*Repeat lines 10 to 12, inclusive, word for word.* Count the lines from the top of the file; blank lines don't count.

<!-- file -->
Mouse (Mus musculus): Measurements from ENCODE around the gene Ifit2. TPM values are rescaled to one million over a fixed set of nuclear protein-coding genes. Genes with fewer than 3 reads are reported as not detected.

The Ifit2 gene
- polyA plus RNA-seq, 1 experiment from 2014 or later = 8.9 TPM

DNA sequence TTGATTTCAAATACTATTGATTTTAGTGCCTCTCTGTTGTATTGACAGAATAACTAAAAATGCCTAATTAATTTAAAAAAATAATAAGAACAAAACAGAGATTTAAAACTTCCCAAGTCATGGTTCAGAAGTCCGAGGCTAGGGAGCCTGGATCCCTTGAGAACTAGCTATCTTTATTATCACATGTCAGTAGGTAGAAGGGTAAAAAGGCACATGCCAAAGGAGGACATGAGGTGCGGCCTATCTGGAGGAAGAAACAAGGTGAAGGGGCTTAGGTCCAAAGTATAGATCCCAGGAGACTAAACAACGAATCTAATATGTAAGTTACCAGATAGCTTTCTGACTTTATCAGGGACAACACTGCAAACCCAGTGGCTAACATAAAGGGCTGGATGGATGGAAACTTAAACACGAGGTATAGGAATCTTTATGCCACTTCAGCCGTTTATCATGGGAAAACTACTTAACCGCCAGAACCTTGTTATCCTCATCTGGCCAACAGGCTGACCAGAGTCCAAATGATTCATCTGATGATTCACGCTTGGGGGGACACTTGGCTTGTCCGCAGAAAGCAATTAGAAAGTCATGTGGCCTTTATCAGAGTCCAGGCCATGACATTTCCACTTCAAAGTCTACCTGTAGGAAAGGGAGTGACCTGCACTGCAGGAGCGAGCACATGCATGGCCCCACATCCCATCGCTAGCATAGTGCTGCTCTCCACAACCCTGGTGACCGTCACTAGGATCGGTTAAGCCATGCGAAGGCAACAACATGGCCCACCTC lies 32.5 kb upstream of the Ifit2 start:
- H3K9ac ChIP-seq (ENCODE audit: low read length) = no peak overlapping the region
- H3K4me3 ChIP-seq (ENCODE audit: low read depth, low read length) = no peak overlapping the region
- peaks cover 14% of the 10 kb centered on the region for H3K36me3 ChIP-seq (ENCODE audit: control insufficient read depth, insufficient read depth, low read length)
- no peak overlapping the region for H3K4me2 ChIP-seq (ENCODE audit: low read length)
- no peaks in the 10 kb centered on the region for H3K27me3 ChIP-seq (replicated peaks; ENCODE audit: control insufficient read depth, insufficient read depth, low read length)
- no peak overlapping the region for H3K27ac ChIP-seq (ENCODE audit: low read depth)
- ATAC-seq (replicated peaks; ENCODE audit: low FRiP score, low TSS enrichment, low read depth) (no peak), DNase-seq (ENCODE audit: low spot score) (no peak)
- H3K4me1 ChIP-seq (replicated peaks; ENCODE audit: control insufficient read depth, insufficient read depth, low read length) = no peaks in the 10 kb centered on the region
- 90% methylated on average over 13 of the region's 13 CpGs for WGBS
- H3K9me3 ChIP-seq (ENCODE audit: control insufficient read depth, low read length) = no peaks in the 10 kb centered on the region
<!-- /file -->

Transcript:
- no peak overlapping the region for H3K27ac ChIP-seq (ENCODE audit: low read depth)
- ATAC-seq (replicated peaks; ENCODE audit: low FRiP score, low TSS enrichment, low read depth) (no peak), DNase-seq (ENCODE audit: low spot score) (no peak)
- H3K4me1 ChIP-seq (replicated peaks; ENCODE audit: control insufficient read depth, insufficient read depth, low read length) = no peaks in the 10 kb centered on the region